They ran the next legs, taking the baton from Jackie Robinson as black players claimed their place in the game.
The deaths in 2019 of Don Newcombe and Frank Robinson left baseball not only without two pillars on the diamond but two pillars in its fight against iniquities.
Newcombe, a pitcher for the Brooklyn Dodgers, knew the sting of segregation traveling from city to city. Martin Luther King Jr., it is said, thanked him for making his work easier. Frank Robinson dared any pitcher to throw it his way and later set the course for black managers, starting with Cleveland in 1975.
Sports also lost part of the core of two dynasties — Bart Starr of the Green Bay Packers and John Havlicek of the Boston Celtics. One was immortalized for a sneak, the other for a steal.
Don Newcombe, 92
He came out of the Negro Leagues and played with Jackie Robinson and Roy Campanella, the three putting baseball on a testing path.
“We had to endure,” he said.
In his first season in 1949, Newcombe went 17-8 and was the NL Rookie of the Year. He won 20 games three times.
When that luminous day came for the Dodgers in 1955 — a World Series title after so many maddening Octobers — Newcombe was there. He went 20-5 that year, homering on the day of his 20th win. He was one of the best hitting pitchers.
The next year, the 6-foot-4 right-hander was 27-7, taking the first Cy Young honor and the NL MVP. Eventually, drinking diminished his talent. He moved to Los Angeles from Brooklyn and later played for Cincinnati and Cleveland.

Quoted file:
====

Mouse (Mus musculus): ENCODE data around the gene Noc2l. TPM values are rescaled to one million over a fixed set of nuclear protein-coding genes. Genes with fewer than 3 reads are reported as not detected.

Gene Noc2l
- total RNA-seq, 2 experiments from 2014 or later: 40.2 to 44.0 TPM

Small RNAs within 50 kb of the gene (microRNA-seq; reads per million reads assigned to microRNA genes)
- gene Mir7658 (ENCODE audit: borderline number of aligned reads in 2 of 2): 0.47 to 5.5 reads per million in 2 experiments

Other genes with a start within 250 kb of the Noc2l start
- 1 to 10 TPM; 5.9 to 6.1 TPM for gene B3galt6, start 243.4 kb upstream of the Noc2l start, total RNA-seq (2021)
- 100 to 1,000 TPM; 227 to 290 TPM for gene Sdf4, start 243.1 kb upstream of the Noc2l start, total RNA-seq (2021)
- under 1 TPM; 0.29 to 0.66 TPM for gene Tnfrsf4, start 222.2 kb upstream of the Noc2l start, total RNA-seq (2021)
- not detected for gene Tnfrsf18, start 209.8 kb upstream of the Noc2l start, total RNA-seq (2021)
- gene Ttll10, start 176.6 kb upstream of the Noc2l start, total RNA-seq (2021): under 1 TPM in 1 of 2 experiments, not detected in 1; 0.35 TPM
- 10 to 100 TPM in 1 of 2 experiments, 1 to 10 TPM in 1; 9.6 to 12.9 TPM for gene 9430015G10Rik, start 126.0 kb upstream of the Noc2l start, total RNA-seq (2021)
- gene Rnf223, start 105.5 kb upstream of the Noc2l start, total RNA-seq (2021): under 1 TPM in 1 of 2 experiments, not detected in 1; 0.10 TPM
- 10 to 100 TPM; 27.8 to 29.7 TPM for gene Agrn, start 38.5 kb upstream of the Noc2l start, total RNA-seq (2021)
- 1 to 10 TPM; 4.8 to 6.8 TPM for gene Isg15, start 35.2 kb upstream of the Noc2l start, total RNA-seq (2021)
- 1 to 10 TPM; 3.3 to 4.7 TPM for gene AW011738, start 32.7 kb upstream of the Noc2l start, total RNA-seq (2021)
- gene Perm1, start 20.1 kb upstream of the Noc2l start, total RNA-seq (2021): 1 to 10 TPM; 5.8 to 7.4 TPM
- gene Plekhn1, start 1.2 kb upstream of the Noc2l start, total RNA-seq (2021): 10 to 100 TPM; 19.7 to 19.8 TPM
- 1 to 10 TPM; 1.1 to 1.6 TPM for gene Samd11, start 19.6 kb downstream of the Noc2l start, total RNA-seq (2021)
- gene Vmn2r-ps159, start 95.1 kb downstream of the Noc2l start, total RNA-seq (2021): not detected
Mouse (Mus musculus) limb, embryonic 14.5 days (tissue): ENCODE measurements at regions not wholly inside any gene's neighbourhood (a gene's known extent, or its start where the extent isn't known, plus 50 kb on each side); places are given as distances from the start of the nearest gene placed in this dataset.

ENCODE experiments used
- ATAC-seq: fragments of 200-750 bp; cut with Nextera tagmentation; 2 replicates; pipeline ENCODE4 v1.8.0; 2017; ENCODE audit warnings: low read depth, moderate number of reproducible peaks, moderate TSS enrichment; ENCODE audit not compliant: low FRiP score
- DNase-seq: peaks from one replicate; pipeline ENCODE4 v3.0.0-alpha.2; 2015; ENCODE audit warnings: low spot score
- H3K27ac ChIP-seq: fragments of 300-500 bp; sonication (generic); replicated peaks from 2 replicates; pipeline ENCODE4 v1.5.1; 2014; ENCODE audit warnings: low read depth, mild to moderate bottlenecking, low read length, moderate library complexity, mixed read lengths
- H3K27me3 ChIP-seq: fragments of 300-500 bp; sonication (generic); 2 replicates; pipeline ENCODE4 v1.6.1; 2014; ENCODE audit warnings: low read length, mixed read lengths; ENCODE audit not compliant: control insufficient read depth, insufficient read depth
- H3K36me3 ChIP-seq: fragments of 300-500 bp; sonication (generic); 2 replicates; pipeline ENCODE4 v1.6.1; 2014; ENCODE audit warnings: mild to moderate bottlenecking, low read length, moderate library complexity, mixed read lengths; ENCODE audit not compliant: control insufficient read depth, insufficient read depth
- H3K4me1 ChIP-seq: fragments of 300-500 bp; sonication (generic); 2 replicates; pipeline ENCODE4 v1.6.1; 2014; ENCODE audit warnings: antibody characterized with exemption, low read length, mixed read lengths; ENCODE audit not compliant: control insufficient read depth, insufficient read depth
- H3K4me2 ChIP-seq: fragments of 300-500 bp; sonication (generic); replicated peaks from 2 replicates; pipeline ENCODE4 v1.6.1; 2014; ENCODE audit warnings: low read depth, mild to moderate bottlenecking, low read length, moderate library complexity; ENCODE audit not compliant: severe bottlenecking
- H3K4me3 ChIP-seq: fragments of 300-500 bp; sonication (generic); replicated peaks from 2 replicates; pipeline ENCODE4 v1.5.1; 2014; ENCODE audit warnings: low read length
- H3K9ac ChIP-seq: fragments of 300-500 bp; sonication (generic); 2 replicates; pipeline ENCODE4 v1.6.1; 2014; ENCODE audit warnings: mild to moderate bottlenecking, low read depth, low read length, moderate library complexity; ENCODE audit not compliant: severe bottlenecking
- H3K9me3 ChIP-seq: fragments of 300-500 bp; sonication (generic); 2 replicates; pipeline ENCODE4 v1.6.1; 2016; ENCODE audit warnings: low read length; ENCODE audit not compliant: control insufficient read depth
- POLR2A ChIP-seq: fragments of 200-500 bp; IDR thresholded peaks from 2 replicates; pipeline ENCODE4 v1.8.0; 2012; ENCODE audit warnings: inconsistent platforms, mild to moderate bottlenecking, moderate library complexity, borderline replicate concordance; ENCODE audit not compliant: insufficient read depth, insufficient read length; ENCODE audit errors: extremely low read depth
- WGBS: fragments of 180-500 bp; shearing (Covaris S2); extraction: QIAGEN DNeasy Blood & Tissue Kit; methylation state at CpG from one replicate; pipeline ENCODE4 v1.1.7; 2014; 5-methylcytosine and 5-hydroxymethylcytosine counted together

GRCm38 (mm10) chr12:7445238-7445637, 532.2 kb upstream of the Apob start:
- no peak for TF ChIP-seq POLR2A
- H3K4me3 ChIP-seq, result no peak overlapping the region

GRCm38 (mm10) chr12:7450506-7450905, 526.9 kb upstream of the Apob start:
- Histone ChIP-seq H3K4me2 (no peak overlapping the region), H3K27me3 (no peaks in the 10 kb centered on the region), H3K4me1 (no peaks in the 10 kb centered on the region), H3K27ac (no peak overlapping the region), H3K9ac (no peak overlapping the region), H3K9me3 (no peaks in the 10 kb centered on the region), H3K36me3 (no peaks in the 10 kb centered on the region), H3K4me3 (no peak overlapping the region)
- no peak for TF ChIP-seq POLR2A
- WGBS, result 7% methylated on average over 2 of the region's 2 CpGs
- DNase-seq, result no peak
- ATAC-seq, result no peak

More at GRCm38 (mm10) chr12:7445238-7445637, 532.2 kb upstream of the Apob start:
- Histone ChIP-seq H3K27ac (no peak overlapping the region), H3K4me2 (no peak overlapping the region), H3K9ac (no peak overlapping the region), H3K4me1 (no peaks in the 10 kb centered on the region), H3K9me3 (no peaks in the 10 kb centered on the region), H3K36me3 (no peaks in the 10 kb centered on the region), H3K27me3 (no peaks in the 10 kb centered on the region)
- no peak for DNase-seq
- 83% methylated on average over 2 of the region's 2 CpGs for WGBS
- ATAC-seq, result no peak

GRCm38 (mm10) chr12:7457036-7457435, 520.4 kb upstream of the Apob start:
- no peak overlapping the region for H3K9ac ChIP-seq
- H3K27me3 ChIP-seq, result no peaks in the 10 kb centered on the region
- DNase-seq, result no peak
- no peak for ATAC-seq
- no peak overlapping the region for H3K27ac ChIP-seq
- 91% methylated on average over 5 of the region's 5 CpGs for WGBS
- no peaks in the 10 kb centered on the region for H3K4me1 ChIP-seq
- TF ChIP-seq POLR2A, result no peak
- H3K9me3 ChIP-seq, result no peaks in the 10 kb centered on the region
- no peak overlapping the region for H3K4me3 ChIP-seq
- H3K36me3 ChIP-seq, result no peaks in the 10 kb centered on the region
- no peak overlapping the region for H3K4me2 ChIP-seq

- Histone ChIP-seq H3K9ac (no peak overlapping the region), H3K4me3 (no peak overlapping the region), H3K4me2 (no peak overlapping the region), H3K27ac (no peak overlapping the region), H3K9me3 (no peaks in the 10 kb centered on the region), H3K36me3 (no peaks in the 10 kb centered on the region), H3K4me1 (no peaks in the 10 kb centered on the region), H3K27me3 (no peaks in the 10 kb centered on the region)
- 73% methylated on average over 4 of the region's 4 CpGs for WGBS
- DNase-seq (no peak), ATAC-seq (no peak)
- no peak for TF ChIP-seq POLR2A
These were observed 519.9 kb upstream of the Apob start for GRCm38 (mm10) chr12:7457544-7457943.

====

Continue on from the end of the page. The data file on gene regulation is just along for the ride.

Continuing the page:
Frank Robinson, 83
He slid hard and played hard and knew how to make an entrance. In his first game as manager, a player-manager for the Cleveland Indians, Robinson homered in the first inning.
He was baseball’s first African American manager. He managed three other teams before becoming the first for the Washington Nationals. He was a Hall of Famer with statues at three stadiums.
Robinson hit 586 home runs, was an MVP in Cincinnati and Baltimore, a Rookie of the Year and 12-time All-Star outfielder. He was a force on the first Orioles championship team in 1966. He hugged the plate, only more determined when pitchers decked him.
Maybe the highest compliment came from Bob Gibson, never one to overpraise: “As a rule, I’m reluctant to express admiration for hitters, but I make an exception for Frank Robinson.”
Bart Starr, 85
On an Arctic day in 1967 at Lambeau Field, Starr sent Green Bay past the Dallas Cowboys 21-17 in the NFL title game.
The Packers trailed by three with 5 minutes left. Starr got Green Bay to the Dallas 3 and conferred with coach Vince Lombardi. Starr didn’t trust the footing and wanted to run a sneak. Jerry Kramer led the blocking, Starr plunged in with 16 seconds to go and the “Ice Bowl” legend was born.
Starr, the 200th draft pick in 1956, led Green Bay to five NFL titles. He was the MVP in 1966 and MVP of the first two Super Bowls. (Two teammates also died in 2019: offensive lineman Forrest Gregg and backup quarterback Zeke Bratkowski.)
Starr later coached the Packers for nine years, but his legacy was elsewhere. Said fellow Hall of Famer John Elway: “He set a tremendous example for all QBs to emulate.”
It started as a boy in his Ohio coal-mining town. Running, always running. The story goes that a standard X-ray machine could not take the full measure of his lungs.